It’s always hard to top something I have called “the best” before… but it is possible. Regulars of the blog know I have featured kinilaw na tanguigue (seviche of spanish mackerel) in previous posts, and at least 50-70 MM regulars have actually tasted our “best version” at both the Cebu eyeball 2 or 3 years ago and other meals. I posted the recipe with detailed instructions here. that recipe has remained our house standard until a few days ago, when I decided to try and tinker with it, and created a variation that may have topped what was previously thought to be “the best”… :)
At the Nasugbu market, we spotted a reasonably fresh whole tanguigue. It wasn’t as fresh as the one we used in Cebu for the eyeball, but maybe 3-5 hours older. I try not to buy tanguigue for kinilaw unless I see the whole fish first, then buy the entire fish, or in this case, just half of it. The vendor made quick work of filleting the fish, and two minutes later, I had nice pieces of totally cleaned tanguigue meat. I purchased all the other ingredients we would need including beautiful native tomatoes, chilies, etc.
Back at home, we made coconut cream with less vinegar than usual, resulting in a REALLY thick and rich cream. We also made a second pressing of coconut milk to modulate the overall sauce. I proceeded with the original recipe as described in the link above, but played with the consistency of the sauce until it was a little thicker than usual, but the coconut did not overwhelm the vinegar or the other ingredients. We happened to have dayaps on hand so that was squeezed into the mixture. But at the last minute, I decided to chop up some homemade pickled ginger that we had in the fridge and added it to one bowl of kinilaw (we made several bowls worth). This was the “secret ingredient” and let me tell you, the kinilaw was amazing… The pickled ginger gave it that certain something, that many at the table wouldn’t have picked without serious thought, and it brought a touch of sharpness and sweetness at the same time. YUM. So while this isn’t a huge change from our original recipe, I can tell you its the first time I have ever thought to put pickled ginger in a kinilaw and I will definitely be doing it again.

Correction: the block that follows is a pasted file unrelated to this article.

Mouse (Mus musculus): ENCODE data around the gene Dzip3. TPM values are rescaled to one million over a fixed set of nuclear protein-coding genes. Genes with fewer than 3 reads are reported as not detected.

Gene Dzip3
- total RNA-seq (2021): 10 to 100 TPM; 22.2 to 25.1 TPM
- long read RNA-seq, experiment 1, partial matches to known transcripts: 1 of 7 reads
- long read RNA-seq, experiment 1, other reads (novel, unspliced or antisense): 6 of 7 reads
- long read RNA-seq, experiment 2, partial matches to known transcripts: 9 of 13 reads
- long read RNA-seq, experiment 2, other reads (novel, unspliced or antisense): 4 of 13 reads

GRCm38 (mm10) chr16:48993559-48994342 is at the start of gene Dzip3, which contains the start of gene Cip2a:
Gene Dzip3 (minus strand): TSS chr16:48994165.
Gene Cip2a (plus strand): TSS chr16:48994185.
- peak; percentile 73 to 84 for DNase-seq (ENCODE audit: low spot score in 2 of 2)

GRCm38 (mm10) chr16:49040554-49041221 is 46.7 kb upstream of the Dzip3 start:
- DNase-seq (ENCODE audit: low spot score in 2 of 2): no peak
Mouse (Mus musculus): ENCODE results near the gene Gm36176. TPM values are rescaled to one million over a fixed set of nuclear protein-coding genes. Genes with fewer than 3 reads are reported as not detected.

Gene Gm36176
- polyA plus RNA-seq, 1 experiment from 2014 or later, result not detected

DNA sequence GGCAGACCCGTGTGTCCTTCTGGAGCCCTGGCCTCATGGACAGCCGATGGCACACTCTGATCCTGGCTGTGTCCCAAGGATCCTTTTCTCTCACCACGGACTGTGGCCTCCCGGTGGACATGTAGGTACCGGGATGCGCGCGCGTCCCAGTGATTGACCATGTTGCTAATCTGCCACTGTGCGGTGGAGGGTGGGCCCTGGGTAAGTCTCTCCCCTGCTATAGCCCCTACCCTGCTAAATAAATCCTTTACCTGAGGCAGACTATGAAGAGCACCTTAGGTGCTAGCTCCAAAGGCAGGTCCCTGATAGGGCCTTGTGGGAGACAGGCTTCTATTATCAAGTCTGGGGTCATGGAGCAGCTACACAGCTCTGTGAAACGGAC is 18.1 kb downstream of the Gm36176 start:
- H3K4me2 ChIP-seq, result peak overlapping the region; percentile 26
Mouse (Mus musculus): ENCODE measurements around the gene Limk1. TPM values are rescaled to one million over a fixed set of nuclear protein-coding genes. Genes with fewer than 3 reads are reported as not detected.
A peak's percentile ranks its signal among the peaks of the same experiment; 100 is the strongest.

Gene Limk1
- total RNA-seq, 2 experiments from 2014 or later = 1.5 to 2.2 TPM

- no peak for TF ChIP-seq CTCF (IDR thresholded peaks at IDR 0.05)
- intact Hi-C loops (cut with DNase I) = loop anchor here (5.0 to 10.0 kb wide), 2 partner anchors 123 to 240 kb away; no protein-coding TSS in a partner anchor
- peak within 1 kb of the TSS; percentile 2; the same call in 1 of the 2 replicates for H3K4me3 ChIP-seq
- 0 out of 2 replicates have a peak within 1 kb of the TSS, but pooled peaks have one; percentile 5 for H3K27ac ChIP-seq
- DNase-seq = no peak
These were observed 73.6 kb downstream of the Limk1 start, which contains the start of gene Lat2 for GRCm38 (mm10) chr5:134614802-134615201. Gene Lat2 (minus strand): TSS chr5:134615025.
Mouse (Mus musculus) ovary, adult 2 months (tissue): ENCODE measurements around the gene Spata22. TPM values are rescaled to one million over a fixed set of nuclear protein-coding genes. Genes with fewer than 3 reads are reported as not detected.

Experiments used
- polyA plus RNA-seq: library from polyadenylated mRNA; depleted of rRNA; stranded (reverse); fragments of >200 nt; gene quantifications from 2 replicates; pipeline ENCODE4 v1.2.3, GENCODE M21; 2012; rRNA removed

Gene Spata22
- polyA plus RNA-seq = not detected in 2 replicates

As with any good dish with basic ingredients, the quality of each ingredient and the balance of flavors is the key to success. You may have to try this several times before you get a version YOU feel is the best for you and your family. But once you figure that out, I suspect you will NEVER order this dish at a restaurant again. Let me reiterate some key points. The fish MUST be reef-fresh. Use a wickedly sharp knife to cut the fish and other ingredients. If anal, chill your bowls and fish a bit before starting to assemble the dish. Make the dish minutes before eating it. Do NOT chill the kinilaw in the fridge for more than 5 minutes. In fact, just don’t put it in the fridge at all after you make it. Eat the kinilaw while the fish is still a bit translucent and not hard and completely opaque. Keep tasting your sauce mixture to correct for balance. Don’t forget to salt well but not overwhelm. I have converted many a guest who claimed to be averse to “raw fish” with this dish. And nearly every single foreigner we have served this to has been pleased as punch. To me, a well-prepared kinilaw is the PERFECT starter to a meal with lechon and other pinoy favorites.
Some other kinilaw posts:
Kinilaw at Cafe Elysa, Parian Cebu
Full Menu of the No Reservations Philippines episode featuring a Cebu Lunch with Anthony Bourdain
Kinilaw na Dilis a la Seaman / Anchovy Seviche
Kinilaw na Malasugui / Swordfish Seviche
Kinilaw na Malasugui, CDO Style
Kinilaw na Guso at Lato / Seaweed Salads